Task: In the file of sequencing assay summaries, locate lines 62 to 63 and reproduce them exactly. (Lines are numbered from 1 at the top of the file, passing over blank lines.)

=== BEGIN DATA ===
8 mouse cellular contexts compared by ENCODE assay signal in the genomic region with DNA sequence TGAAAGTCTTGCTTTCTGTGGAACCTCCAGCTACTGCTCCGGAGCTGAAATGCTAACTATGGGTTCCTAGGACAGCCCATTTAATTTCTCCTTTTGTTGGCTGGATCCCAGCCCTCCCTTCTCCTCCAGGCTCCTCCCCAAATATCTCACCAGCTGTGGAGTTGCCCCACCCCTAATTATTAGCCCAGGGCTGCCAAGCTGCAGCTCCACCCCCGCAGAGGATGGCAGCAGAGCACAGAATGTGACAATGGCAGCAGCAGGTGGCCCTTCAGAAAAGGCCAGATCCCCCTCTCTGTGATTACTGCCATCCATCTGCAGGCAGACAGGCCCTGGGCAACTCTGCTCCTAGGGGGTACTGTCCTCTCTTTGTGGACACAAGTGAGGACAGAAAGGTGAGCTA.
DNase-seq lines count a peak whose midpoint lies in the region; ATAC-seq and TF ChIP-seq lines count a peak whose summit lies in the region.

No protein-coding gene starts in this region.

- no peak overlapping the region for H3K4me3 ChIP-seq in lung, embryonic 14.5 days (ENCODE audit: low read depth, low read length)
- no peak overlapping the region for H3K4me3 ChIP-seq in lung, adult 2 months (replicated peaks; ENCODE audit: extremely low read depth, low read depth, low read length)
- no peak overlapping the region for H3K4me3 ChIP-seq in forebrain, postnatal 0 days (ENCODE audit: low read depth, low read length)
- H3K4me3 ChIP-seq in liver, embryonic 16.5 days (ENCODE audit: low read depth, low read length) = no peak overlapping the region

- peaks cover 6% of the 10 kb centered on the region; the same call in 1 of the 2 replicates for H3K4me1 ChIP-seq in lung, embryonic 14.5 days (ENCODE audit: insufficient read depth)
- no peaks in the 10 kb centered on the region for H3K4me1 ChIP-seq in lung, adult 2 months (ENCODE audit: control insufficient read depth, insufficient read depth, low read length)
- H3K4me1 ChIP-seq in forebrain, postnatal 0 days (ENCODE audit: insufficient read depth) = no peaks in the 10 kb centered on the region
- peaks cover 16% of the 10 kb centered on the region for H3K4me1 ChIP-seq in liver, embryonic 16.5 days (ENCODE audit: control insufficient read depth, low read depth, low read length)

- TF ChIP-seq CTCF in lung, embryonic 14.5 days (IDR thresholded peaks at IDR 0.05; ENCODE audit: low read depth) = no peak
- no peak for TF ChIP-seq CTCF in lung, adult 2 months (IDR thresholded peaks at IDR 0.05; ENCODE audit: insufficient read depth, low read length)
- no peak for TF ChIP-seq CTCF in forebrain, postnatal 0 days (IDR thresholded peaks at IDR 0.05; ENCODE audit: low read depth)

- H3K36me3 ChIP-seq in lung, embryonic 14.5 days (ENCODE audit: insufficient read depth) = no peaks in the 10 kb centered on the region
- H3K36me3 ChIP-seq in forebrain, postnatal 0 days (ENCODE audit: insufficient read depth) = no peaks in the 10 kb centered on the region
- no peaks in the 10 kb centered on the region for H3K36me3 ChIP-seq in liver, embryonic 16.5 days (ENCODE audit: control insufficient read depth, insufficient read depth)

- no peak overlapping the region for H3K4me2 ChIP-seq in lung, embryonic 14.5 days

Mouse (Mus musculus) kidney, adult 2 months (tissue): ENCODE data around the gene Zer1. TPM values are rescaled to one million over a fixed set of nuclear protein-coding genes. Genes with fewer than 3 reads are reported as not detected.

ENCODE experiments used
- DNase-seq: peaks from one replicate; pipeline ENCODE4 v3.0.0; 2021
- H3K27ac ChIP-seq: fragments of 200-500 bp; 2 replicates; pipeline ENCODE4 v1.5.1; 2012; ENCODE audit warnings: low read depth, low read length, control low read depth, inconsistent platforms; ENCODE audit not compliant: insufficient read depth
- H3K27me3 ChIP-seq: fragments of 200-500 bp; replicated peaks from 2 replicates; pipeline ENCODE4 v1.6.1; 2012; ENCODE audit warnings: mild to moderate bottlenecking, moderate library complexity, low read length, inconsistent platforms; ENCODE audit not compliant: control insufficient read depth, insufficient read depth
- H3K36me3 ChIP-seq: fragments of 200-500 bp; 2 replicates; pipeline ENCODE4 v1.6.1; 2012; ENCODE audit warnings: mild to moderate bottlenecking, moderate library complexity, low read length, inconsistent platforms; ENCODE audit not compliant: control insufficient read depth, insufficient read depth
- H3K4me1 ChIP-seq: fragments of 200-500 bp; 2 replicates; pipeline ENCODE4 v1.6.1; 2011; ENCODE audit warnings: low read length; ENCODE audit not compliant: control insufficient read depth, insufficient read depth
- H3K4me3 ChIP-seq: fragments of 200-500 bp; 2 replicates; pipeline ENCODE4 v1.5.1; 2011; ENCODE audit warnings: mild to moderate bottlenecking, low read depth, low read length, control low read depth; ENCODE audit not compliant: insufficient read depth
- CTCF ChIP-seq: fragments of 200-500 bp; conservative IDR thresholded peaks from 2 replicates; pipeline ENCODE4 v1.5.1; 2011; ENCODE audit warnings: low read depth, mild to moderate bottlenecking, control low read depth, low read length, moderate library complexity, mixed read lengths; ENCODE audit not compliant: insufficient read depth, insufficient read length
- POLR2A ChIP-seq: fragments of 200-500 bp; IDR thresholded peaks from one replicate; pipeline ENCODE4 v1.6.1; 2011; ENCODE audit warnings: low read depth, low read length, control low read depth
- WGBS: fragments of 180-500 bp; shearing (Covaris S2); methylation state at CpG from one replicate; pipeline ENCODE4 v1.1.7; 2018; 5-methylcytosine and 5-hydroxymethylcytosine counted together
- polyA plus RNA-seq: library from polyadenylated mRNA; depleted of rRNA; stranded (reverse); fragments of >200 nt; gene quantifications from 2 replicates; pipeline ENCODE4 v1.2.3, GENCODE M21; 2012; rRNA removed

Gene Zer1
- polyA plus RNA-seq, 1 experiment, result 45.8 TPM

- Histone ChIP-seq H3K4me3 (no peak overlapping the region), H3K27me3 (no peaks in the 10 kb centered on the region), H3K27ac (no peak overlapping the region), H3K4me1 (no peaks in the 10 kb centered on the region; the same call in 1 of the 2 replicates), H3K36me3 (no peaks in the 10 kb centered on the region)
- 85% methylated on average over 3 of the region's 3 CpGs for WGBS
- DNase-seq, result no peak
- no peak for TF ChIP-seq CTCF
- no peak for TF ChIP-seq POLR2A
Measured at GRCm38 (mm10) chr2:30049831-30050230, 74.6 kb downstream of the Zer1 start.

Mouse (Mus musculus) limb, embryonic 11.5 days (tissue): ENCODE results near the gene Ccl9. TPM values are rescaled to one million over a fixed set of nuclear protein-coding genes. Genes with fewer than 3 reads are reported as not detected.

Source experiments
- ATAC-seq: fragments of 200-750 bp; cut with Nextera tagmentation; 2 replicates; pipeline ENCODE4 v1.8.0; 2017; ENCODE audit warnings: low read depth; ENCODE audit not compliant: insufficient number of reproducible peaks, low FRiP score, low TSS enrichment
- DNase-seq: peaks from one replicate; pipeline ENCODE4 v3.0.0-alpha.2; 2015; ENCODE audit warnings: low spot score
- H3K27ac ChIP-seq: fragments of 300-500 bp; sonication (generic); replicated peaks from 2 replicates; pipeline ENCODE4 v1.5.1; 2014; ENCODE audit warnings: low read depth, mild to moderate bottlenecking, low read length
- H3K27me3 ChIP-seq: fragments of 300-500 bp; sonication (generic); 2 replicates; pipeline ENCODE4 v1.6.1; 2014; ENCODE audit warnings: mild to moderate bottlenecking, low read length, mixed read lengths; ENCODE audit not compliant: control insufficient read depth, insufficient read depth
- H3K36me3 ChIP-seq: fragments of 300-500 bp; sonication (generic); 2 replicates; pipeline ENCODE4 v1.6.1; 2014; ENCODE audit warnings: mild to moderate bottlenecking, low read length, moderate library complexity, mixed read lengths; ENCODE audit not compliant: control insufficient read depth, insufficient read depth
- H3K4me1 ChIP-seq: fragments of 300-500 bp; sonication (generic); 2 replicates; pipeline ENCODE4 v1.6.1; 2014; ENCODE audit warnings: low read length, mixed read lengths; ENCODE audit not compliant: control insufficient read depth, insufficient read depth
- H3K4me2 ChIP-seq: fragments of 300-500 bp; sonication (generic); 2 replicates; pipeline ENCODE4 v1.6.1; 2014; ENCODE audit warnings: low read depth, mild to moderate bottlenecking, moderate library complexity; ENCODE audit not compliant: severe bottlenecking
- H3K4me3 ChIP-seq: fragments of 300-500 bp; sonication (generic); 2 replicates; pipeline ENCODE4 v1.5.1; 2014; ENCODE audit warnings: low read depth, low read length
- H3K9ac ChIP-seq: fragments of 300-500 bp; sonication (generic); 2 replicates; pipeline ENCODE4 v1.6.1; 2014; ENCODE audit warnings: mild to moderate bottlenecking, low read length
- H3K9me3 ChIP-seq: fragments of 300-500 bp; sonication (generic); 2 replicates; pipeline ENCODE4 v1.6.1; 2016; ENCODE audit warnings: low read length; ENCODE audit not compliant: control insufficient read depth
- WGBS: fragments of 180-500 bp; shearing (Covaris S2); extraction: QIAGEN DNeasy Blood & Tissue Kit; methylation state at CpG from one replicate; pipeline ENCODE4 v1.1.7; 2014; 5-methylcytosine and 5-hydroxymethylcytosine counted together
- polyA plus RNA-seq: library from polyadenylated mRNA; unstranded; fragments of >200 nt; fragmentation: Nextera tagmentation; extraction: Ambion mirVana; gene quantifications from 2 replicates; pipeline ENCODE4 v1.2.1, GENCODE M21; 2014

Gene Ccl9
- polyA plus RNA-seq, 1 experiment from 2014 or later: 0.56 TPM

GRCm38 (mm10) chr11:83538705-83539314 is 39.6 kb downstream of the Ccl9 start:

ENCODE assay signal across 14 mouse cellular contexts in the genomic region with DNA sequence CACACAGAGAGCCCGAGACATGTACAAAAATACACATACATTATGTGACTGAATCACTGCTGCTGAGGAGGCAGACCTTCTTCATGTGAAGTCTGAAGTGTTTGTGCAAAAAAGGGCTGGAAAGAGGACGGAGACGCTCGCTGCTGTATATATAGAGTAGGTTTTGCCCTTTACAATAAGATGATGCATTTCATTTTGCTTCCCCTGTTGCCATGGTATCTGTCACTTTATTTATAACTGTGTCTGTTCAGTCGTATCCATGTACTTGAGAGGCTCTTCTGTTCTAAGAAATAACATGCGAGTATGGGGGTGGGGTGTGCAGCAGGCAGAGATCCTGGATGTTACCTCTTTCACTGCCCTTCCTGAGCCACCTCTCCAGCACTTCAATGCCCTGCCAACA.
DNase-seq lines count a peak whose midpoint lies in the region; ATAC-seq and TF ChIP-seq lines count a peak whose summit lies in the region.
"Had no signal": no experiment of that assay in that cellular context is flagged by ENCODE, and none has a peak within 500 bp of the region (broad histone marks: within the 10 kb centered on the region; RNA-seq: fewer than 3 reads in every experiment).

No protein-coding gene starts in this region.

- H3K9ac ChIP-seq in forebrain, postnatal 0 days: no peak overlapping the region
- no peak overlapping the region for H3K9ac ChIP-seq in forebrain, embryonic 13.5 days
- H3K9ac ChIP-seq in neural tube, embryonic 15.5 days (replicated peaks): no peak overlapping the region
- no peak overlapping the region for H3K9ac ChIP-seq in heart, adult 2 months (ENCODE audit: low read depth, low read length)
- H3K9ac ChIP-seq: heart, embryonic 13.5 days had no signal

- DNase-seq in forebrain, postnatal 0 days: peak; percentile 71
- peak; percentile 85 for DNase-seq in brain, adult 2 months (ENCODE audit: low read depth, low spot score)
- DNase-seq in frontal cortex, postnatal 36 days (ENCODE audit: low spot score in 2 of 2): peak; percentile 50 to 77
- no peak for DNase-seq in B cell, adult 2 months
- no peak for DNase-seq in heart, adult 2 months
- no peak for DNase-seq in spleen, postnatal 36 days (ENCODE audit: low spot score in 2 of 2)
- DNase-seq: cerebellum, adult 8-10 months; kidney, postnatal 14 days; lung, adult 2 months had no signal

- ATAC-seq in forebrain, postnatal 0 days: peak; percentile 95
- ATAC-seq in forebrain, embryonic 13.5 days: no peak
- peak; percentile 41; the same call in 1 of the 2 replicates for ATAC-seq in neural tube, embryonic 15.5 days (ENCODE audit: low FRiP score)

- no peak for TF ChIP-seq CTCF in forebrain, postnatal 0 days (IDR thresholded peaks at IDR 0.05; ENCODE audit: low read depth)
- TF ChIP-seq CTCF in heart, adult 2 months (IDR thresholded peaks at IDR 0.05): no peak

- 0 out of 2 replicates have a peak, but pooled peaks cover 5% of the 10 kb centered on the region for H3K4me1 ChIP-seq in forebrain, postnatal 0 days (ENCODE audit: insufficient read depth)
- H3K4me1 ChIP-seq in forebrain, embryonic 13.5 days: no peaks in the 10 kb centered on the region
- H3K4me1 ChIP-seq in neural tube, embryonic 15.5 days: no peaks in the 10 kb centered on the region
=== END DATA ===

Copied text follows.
- H3K9ac ChIP-seq in neural tube, embryonic 15.5 days (replicated peaks): no peak overlapping the region
- no peak overlapping the region for H3K9ac ChIP-seq in heart, adult 2 months (ENCODE audit: low read depth, low read length)